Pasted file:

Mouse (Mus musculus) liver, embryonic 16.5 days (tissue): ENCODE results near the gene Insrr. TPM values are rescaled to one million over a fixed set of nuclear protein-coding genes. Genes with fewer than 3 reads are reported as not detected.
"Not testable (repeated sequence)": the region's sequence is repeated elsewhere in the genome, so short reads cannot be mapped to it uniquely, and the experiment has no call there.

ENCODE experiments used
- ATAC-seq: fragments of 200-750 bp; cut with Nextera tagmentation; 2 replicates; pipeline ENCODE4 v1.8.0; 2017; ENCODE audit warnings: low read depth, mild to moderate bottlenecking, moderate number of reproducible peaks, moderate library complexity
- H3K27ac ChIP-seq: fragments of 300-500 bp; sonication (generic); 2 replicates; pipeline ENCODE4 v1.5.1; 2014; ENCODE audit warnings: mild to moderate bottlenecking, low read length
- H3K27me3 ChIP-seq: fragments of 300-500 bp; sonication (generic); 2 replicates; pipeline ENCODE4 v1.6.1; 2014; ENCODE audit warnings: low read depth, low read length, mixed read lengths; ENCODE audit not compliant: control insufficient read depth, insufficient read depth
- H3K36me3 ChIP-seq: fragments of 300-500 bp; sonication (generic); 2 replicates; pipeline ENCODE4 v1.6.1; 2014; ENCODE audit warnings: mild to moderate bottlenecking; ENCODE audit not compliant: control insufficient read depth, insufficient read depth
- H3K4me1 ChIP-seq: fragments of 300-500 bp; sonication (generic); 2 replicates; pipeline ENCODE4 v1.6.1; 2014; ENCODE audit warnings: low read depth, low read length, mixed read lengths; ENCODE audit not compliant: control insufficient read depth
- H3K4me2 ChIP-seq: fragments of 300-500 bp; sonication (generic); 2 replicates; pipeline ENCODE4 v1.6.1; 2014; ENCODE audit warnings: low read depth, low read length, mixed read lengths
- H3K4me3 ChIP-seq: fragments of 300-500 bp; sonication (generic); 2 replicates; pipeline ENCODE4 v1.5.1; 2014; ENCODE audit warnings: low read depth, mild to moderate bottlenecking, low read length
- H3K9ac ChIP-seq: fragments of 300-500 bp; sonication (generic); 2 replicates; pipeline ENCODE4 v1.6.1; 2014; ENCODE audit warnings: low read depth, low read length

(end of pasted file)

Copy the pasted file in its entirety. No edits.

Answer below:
Mouse (Mus musculus) liver, embryonic 16.5 days (tissue): ENCODE results near the gene Insrr. TPM values are rescaled to one million over a fixed set of nuclear protein-coding genes. Genes with fewer than 3 reads are reported as not detected.
"Not testable (repeated sequence)": the region's sequence is repeated elsewhere in the genome, so short reads cannot be mapped to it uniquely, and the experiment has no call there.

ENCODE experiments used
- ATAC-seq: fragments of 200-750 bp; cut with Nextera tagmentation; 2 replicates; pipeline ENCODE4 v1.8.0; 2017; ENCODE audit warnings: low read depth, mild to moderate bottlenecking, moderate number of reproducible peaks, moderate library complexity
- H3K27ac ChIP-seq: fragments of 300-500 bp; sonication (generic); 2 replicates; pipeline ENCODE4 v1.5.1; 2014; ENCODE audit warnings: mild to moderate bottlenecking, low read length
- H3K27me3 ChIP-seq: fragments of 300-500 bp; sonication (generic); 2 replicates; pipeline ENCODE4 v1.6.1; 2014; ENCODE audit warnings: low read depth, low read length, mixed read lengths; ENCODE audit not compliant: control insufficient read depth, insufficient read depth
- H3K36me3 ChIP-seq: fragments of 300-500 bp; sonication (generic); 2 replicates; pipeline ENCODE4 v1.6.1; 2014; ENCODE audit warnings: mild to moderate bottlenecking; ENCODE audit not compliant: control insufficient read depth, insufficient read depth
- H3K4me1 ChIP-seq: fragments of 300-500 bp; sonication (generic); 2 replicates; pipeline ENCODE4 v1.6.1; 2014; ENCODE audit warnings: low read depth, low read length, mixed read lengths; ENCODE audit not compliant: control insufficient read depth
- H3K4me2 ChIP-seq: fragments of 300-500 bp; sonication (generic); 2 replicates; pipeline ENCODE4 v1.6.1; 2014; ENCODE audit warnings: low read depth, low read length, mixed read lengths
- H3K4me3 ChIP-seq: fragments of 300-500 bp; sonication (generic); 2 replicates; pipeline ENCODE4 v1.5.1; 2014; ENCODE audit warnings: low read depth, mild to moderate bottlenecking, low read length
- H3K9ac ChIP-seq: fragments of 300-500 bp; sonication (generic); 2 replicates; pipeline ENCODE4 v1.6.1; 2014; ENCODE audit warnings: low read depth, low read length